Every generation tends to feel superior to others, but instead of building walls up we should be learning from each other’s experiences. Just because our generations may have different values and ways of approaching things, doesn’t mean one is superior to the other. Generation X and the Baby Boomers are making an effort to understand what our needs are, so we should also be reaching out to them for advice that will help meet their expectations.

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6 thoughts on “Millennials Making Moves

  1. Hi! Wow, I really loved your essay. One of my favorite parts was at the very end when you said”…we should be learning from each others experience,” as opposed to trying to feel superior. I think this is critical as well. We all should learn from each other and the experiences that we have had. I also really loved when you talked about how much easier it is to make sacrifices when you are doing something that you love, this speaks so much to me. I have learned this myself very recently. Doing what you love makes the job that much better. Great job!

  2. Hi Brittany. I love the way that you organized your post and wrote about embracing aspects of our generation as opposed to fixing our flaws. I feel like your post was really about bridging generation gaps and learning from each other. My favorite segment was the part about embracing different job opportunities and exploring options to gain experience. I think it was a creative way to combat the “job-hopping” stereotype I wouldn’t have thought of. I think it’s important how you addressed the interview process and that we have to go in knowing assumptions that others have of us. I think it’s a better tactic than just being blind-sighted. We need to fully understand other generations and how they view us and our generation.

  3. The first graphic you use does a nice job of making the first few lines smaller. The alliteration in the title is great, and it is also a cultural reference directed at millennials. Your first paragraph gives good direction for the rest of the post. You offer great advice and solutions to the problems you pose. You do a nice job contextualizing the stereotypes of millennials in relation to generation x/older generations. You add good idioms that make the post easy and interesting to read. You do a good job breaking down and organizing the information and you also do a good job selecting a variety of stereotypes.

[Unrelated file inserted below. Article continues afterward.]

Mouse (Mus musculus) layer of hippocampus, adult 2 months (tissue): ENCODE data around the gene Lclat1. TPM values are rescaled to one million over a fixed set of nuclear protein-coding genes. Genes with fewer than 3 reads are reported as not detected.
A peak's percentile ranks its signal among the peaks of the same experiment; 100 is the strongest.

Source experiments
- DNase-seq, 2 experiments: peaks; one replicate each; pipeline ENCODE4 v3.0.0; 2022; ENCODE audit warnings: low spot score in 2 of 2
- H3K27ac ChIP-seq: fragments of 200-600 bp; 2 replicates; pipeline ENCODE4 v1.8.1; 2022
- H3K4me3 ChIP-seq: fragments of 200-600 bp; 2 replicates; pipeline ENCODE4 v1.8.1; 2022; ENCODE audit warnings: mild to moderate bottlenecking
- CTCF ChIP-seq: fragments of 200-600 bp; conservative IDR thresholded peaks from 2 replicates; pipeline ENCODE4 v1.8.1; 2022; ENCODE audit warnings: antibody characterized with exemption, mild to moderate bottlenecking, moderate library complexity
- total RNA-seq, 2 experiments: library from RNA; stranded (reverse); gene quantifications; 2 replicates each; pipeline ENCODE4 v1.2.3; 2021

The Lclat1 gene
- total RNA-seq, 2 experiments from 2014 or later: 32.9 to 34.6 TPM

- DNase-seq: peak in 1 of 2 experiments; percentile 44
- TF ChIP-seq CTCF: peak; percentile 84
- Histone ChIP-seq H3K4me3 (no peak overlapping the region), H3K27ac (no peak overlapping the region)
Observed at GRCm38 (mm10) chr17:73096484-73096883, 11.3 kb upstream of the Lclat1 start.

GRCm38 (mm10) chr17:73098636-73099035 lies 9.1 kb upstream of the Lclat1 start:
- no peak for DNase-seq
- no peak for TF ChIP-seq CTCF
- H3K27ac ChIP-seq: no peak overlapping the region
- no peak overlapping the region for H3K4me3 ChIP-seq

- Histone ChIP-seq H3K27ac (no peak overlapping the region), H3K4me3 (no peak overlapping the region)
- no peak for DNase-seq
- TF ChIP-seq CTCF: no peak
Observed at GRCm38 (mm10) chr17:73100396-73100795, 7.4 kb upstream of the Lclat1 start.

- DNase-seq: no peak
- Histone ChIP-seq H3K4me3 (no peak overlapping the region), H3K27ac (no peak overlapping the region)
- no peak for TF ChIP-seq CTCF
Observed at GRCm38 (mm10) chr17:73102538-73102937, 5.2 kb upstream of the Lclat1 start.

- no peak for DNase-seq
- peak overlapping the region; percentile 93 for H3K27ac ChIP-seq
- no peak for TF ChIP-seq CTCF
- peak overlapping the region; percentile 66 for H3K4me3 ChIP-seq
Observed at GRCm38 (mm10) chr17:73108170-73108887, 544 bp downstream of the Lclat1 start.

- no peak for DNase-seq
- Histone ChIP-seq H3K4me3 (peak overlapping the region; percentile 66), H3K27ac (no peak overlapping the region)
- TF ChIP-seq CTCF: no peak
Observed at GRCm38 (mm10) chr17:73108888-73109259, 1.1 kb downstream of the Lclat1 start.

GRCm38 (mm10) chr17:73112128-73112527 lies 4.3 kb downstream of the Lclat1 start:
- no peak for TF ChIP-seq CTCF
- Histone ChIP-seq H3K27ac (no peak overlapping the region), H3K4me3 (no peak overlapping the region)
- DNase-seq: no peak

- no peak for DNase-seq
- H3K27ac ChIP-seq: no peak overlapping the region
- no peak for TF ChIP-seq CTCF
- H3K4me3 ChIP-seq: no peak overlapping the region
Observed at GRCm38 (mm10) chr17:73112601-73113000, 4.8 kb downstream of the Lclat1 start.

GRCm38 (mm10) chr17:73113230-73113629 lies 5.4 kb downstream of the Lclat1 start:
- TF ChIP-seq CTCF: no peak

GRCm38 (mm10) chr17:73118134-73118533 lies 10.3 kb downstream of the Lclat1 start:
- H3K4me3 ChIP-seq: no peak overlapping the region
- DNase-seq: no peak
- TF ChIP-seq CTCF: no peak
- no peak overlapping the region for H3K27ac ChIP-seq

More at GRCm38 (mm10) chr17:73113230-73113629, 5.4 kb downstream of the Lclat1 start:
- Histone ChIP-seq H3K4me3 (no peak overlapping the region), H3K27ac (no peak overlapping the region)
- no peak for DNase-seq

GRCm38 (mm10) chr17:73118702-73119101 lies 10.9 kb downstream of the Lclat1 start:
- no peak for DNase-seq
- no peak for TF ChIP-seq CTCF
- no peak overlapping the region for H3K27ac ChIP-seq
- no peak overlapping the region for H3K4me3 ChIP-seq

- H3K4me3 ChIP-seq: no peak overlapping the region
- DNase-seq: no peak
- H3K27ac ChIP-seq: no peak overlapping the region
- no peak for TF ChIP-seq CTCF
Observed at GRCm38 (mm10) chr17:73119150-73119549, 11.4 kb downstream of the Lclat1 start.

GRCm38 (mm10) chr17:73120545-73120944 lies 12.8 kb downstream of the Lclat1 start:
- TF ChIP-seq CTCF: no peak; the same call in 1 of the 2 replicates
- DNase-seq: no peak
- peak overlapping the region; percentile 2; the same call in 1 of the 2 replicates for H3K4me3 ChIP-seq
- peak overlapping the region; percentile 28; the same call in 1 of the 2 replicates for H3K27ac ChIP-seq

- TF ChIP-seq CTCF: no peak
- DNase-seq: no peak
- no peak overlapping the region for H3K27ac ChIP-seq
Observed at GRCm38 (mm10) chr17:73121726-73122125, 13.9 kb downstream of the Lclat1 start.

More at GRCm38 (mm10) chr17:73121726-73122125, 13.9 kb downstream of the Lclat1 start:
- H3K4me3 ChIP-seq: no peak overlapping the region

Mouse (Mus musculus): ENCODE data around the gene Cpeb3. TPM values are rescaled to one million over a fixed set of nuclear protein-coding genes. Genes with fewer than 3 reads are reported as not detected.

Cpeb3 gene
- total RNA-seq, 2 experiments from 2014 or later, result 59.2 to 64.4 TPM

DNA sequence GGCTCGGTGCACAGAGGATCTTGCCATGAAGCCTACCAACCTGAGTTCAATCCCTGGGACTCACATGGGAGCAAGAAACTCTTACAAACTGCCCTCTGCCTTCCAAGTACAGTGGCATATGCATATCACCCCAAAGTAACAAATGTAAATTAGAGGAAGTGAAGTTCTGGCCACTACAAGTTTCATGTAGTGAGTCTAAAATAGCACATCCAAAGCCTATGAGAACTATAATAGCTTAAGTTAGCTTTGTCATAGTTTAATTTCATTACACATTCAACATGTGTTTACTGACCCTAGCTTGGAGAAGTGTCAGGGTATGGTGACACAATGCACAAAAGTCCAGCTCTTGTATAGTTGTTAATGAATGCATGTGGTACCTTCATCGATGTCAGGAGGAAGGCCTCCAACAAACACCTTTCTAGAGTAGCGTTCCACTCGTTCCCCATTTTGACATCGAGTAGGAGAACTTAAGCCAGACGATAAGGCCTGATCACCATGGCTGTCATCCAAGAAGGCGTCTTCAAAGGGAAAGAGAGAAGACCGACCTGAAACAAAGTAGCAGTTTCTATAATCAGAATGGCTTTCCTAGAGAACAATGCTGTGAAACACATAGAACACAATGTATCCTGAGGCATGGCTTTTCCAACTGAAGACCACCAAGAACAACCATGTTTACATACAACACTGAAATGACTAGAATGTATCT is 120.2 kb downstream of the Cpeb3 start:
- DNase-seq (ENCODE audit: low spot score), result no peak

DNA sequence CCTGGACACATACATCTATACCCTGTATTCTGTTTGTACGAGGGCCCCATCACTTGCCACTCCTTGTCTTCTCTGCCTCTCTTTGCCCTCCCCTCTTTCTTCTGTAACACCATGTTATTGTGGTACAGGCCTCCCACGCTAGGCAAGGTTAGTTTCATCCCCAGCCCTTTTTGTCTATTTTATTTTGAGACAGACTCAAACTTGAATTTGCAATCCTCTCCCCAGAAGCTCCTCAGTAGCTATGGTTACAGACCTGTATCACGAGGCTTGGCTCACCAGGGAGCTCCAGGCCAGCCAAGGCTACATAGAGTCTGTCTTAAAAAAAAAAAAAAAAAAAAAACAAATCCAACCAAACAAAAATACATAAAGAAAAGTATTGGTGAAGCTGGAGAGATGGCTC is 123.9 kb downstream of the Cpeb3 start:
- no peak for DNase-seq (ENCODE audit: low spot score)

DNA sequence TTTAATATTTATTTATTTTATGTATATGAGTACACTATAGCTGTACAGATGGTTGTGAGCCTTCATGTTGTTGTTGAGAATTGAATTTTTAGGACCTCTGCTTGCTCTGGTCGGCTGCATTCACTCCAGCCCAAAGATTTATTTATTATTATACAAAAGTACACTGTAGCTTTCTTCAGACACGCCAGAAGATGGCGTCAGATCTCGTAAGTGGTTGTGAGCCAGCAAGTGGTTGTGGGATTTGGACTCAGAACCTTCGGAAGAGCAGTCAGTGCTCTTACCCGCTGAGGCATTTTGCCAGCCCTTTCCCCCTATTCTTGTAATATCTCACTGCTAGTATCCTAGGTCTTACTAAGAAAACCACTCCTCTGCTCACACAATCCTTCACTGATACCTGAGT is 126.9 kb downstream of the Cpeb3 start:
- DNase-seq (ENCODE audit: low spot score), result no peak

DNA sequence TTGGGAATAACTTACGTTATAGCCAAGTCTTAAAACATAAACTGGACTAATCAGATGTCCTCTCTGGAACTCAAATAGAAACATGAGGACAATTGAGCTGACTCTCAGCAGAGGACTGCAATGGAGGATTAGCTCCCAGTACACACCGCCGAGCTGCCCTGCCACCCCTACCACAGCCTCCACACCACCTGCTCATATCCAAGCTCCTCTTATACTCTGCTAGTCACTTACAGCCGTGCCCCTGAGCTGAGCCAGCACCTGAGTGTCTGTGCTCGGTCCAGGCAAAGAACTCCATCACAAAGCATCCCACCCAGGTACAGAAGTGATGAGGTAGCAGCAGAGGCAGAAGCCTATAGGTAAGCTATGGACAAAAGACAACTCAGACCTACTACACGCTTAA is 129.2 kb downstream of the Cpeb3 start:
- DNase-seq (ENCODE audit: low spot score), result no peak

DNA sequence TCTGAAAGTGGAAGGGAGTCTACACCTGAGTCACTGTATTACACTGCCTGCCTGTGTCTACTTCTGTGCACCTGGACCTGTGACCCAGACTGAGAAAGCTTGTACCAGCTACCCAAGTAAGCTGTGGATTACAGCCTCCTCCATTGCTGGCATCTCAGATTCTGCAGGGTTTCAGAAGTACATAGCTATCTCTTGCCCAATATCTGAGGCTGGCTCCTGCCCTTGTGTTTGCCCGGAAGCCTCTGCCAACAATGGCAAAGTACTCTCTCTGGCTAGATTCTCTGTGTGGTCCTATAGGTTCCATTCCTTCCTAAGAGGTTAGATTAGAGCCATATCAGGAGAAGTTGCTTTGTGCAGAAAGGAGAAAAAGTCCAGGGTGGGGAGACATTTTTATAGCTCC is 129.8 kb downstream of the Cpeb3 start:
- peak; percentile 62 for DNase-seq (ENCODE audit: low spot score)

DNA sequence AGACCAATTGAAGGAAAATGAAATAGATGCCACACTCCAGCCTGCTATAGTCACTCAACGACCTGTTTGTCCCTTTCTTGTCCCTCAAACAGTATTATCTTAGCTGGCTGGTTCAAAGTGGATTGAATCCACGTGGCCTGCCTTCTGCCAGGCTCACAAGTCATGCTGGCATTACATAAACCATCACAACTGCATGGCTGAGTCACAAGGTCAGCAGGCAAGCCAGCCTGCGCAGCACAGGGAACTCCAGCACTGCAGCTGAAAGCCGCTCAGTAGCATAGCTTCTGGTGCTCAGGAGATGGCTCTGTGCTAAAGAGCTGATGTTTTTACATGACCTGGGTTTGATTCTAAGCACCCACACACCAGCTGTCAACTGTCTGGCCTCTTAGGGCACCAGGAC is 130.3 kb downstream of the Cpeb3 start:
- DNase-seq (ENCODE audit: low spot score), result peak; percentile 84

4. Hey there, Brittany! Your organization made this blog post extremely easy to read and understand. You did a great job with your introduction, making it clear as to what the rest of the post was to be about. It is nice to hear that trying many different jobs before pursuing a career can be a beneficial thing for millennials. I think this will give millennials confidence to go out there and try anything they can to gain experience in working in the real world. You also did a nice job highlighting the current stereotypes millennials have and explaining that going into an interview ready to prove these stereotypes wrong is just what employers are looking to see. Keep up the good work!

  5. Hey! Starting out with the point that we should use the stereotypes to our advantage and learn how they can ultimately benefit us was perfect. The struggles with paying attention and face-to-face interaction was a good piece because though technology is very helpful and effective it can create other problems as you pointed out. I love how you wrapped up your blog post by saying instead of building up walls between generations lets learn from each other and work together to make something truly amazing. One little preference I have is either two pictures or one in the middle because it keeps me engaged but that is just something I like. Overall awesome job!